The "sushi chef" came bustling out from behind a curtain after a couple minutes.  I'm sure she was butchering a fresh haul of yellowtail or something.  She came out and took my order.  Just some basic tuna maki rolls.  $2.99 for 6.  Mmm, what a bargain.  She asked if I wanted wasabi and ginger.  "No. I'd like the raw fish purchased at an empty sushi joint in a failing mall to go in my mouth condiment free, please."  I said yes.   I got them to-go and took my little styrofoam container and chopsticks out to one of the empty kiosks.

The rolls were prepared with all the deftness of a person who wasn't very deft.  I've seen bums rolled for change with more finesse than this maki.  They were lumpy, vaguely cone shaped, and a few were splitting open.  The tuna was a jeweled pink color much lighter than the usual deep red one expects.  I dug in with gusto.  They were gone quickly.   There was a slight stickiness and a sweet/tang flavor to the fish that I don't always find in my sushi.  It was slight enough that I may have imagined it.  Or not.

I joined my wife in Marshall's.  Not long after,  I started to feel a little warm, a slight gurgle to my belly, and a little lightheaded.  Honestly, it felt like I had just eaten a handful of shrooms and in about 10 minutes I was going to be tripping balls.  If memory serves.

As I announced these symptoms to my wife, I was met with pursed lips and shakes of her head.

"I don't want to hear it.  No, I don't." she said.

"I think I'm getting woozy," I said.

"Really . . .? NO.  I don't want to hear it."

"I feel hot."

"I can't believe you. You better not be sick because I am not driving you to the hospital."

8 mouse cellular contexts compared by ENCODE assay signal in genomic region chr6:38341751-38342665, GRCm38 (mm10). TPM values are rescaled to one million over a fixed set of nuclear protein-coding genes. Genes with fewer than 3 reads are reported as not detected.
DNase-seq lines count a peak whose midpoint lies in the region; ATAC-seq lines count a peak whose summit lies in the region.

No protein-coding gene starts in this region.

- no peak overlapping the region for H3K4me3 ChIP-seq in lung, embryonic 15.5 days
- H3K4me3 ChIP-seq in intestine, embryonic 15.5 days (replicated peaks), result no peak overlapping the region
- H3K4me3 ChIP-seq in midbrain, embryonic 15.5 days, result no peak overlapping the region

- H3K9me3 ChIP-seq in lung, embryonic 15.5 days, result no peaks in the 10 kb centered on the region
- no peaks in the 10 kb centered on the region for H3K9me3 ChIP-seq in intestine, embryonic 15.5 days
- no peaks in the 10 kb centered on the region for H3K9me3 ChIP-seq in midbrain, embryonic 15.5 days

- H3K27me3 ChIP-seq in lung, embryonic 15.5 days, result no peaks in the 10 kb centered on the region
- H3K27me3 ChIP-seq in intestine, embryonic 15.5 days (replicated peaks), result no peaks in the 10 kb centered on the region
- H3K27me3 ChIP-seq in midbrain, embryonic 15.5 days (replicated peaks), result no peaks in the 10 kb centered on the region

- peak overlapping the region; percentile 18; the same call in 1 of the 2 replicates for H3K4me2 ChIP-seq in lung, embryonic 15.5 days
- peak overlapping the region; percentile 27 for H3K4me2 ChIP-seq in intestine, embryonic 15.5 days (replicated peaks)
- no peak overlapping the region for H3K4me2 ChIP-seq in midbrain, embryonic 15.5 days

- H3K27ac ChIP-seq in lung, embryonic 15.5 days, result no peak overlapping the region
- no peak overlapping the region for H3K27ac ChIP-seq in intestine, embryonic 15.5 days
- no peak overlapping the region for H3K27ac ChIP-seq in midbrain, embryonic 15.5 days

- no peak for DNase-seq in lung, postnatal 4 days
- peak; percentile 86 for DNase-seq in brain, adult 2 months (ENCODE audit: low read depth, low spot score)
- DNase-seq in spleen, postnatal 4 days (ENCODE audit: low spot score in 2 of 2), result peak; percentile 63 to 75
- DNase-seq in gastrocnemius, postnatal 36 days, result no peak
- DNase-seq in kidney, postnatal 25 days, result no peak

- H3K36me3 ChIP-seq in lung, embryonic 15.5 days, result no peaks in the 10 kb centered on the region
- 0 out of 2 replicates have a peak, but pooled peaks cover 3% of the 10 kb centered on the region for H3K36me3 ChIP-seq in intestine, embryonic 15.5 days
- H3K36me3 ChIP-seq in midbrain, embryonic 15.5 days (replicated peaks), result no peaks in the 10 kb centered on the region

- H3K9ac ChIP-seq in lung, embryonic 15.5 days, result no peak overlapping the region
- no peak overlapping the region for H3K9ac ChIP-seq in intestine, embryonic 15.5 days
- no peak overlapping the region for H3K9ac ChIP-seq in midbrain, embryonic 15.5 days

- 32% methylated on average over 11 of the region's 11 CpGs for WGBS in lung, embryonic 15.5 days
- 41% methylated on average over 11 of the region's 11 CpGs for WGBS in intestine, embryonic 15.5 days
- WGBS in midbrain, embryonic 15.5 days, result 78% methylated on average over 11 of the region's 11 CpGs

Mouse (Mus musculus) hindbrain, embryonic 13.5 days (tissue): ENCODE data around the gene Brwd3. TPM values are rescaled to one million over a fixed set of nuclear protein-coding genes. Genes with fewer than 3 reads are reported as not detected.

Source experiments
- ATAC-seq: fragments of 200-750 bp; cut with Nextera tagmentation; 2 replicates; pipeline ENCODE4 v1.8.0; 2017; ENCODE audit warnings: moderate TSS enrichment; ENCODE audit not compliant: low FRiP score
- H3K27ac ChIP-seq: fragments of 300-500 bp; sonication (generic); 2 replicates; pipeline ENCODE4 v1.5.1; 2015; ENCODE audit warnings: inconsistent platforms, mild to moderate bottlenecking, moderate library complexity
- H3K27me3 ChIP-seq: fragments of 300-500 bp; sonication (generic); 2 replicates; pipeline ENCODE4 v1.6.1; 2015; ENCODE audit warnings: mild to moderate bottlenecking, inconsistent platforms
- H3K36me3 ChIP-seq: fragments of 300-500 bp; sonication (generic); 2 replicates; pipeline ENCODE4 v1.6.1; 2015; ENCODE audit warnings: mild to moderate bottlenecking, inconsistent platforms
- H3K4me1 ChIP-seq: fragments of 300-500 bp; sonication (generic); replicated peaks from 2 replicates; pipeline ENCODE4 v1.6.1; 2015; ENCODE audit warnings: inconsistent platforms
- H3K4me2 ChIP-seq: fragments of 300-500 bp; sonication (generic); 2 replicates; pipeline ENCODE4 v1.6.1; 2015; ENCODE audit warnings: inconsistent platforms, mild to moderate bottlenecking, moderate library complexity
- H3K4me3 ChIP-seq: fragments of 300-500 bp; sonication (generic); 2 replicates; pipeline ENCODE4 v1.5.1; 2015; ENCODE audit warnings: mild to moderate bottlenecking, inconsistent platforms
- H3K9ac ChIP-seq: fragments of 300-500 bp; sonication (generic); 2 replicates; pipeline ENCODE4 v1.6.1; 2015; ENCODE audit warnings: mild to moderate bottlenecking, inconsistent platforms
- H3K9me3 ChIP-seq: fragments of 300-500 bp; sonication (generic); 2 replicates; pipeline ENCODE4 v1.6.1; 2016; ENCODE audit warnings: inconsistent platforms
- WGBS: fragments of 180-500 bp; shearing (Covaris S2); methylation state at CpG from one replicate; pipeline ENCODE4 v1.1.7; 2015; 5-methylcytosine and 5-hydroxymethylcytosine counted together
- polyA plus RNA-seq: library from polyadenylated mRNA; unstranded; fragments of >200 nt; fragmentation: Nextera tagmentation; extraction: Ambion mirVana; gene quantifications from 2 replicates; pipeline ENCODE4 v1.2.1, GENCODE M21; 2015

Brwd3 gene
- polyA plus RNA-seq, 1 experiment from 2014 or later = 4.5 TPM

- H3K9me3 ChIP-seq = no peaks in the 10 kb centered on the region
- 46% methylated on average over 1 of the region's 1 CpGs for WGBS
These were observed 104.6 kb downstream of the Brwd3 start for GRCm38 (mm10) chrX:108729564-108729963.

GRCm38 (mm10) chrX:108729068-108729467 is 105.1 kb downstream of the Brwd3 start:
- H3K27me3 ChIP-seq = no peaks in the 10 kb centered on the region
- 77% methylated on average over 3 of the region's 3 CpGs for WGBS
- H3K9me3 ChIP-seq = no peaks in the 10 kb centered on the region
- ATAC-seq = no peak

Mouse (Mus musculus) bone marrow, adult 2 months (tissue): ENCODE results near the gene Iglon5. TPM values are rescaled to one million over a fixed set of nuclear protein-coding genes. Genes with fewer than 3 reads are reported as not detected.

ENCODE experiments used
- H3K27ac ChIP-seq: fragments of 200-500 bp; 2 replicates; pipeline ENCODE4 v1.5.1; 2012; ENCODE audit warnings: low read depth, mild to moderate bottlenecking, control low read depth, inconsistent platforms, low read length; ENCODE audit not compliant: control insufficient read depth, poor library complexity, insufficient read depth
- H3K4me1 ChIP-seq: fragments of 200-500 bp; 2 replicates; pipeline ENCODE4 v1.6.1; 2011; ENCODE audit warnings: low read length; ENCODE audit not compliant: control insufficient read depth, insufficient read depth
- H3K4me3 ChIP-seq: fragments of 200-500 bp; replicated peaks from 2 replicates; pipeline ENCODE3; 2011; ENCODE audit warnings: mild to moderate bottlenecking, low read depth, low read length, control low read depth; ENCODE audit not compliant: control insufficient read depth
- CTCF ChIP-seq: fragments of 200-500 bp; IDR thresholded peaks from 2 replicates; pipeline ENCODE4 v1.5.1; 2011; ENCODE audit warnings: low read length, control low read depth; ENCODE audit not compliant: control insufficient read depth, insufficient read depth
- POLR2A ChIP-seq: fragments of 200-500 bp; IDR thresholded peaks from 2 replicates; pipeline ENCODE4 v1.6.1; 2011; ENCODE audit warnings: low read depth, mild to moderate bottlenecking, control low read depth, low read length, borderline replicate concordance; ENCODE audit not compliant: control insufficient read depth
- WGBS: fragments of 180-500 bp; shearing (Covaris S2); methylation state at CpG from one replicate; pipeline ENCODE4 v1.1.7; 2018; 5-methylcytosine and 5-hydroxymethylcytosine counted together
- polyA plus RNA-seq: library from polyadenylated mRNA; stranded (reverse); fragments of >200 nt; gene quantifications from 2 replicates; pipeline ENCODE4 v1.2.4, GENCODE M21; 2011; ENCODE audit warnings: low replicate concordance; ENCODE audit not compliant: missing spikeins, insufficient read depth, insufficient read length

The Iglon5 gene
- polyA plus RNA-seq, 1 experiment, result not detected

You have to drive me to the hospital.  It's in the vows.  Sickness and health.

"Yeah, well, they don't say anything about stupid."

"You'll take me . . ."


In the end, it was disappointing.  I did fine.  Even had some supper later in the evening.  Not a hint of stomach cramps or extra-disgusting bodily fluids, I am sorry to say.

But for a minute there, it was:  SCARY SUSHI SUNDAY.  




Your intrepid sushi reporter,




Homemaker Man

Friday, March 5, 2010

This conversation is being recorded . . .

I'm being watched.  Every move is being documented, analyzed, parsed for later use.  Nothing goes unnoticed.  Very little goes un-repeated.  Today as my wife and daughter were coming downstairs from a bath, my daughter looked at my wife and said, mildly, "Jesus Christ and Holy Shit."  When asked why she said that, she replied "I'm supposed to say that."

Which is such bullshit.  I'm supposed to say that.  She is supposed to not hear it.  She is supposed to be ignoring me when I'm saying dumb things and paying rapt attention, crayon and pad in hand when I'm laying down wisdom.  Why couldn't she have repeated this gem I laid down: "Can you believe we thought we knew about being parents?   We were just kids then."

Which I think is true.  You do feel suddenly more grown-up after having kids.  Also, I "borrowed" that insight from last night's episode of the Office.  An insight my daughter failed to write down because she was already in bed when I re-interpreted it.  All cozy and innocent.  I know better.  During daylight hours she's a tiny, chocolate-milk mustachiod, Bob Woodward . . .

 We went to play group again today and when my wife sat down with her, she told her everything.  Spilled all of it.  "I went down the slide headfirst, the bouncy castle is too big and the kids are too rough (info withheld from me even though I asked because it seems I lack the necessary security clearance), I liked playing on the mats, I did a summersault." Everything.  

I cannot carry on this way.  How am I supposed to live?  How am I supposed to get away with taking multiple cat naps, going online way to much, or rewinding and re-watching the newest Jenny Craig commercials starring a scintillating Valerie Bertinelli.  The little girl is a rat.  And she sees everything.  She hears.  Everything.  Big Brother is my little daughter.  I now know how it felt to be a parent during the Cultural Revolution.